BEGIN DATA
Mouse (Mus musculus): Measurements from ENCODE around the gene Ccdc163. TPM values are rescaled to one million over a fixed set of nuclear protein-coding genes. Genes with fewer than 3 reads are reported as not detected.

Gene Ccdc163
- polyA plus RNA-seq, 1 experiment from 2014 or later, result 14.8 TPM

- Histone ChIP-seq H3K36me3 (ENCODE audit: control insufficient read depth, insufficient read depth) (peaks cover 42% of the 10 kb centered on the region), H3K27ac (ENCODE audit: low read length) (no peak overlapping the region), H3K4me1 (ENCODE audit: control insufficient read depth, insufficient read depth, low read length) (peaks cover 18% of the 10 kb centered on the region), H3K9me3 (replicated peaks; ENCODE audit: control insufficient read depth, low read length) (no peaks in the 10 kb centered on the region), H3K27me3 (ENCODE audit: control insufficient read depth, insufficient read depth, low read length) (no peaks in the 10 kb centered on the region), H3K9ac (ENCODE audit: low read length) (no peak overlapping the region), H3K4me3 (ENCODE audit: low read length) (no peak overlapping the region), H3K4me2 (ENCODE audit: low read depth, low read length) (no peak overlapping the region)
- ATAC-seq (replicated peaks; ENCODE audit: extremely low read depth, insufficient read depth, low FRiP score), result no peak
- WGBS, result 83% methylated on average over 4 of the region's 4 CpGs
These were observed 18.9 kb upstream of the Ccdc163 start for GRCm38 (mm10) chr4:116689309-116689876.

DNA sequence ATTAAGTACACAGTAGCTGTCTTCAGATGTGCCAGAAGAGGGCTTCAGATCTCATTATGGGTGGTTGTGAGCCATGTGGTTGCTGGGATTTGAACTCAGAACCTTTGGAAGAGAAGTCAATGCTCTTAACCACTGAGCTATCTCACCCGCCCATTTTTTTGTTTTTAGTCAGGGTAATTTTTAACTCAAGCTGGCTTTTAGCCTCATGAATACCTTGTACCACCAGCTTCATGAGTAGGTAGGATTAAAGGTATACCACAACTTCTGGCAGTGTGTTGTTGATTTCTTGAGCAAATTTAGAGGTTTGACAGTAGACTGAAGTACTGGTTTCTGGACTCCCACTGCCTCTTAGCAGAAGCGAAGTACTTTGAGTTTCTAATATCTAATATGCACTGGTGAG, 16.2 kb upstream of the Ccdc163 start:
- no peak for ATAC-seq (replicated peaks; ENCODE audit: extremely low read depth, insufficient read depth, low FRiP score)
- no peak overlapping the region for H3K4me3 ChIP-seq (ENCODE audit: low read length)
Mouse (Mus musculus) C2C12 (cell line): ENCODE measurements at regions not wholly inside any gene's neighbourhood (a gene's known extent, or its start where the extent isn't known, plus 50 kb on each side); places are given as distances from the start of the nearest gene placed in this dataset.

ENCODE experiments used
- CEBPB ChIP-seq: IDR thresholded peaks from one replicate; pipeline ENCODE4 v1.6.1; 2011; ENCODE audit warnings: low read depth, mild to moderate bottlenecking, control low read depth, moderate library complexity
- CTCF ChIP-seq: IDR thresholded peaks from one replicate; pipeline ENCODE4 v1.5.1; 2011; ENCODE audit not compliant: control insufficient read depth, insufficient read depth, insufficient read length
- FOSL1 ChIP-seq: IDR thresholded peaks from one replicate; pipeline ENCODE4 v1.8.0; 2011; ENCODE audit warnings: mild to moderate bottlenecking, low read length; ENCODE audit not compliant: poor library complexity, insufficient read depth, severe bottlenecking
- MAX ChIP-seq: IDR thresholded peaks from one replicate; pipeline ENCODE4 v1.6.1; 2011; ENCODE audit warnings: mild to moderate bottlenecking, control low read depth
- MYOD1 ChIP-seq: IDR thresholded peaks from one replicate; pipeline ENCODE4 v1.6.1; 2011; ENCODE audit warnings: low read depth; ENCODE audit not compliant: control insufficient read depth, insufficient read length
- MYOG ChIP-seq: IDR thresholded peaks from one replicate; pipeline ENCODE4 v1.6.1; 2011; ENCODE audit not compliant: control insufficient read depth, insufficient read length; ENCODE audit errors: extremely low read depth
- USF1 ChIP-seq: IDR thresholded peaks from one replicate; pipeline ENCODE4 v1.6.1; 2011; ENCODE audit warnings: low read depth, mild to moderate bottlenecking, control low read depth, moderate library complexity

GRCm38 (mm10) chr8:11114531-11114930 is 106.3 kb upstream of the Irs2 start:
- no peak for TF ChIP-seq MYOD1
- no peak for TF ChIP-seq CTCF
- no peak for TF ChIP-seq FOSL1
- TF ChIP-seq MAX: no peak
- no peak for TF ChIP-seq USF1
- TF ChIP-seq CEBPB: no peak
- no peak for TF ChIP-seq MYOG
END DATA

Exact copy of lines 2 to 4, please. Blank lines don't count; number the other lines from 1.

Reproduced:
Gene Ccdc163
- polyA plus RNA-seq, 1 experiment from 2014 or later, result 14.8 TPM

- Histone ChIP-seq H3K36me3 (ENCODE audit: control insufficient read depth, insufficient read depth) (peaks cover 42% of the 10 kb centered on the region), H3K27ac (ENCODE audit: low read length) (no peak overlapping the region), H3K4me1 (ENCODE audit: control insufficient read depth, insufficient read depth, low read length) (peaks cover 18% of the 10 kb centered on the region), H3K9me3 (replicated peaks; ENCODE audit: control insufficient read depth, low read length) (no peaks in the 10 kb centered on the region), H3K27me3 (ENCODE audit: control insufficient read depth, insufficient read depth, low read length) (no peaks in the 10 kb centered on the region), H3K9ac (ENCODE audit: low read length) (no peak overlapping the region), H3K4me3 (ENCODE audit: low read length) (no peak overlapping the region), H3K4me2 (ENCODE audit: low read depth, low read length) (no peak overlapping the region)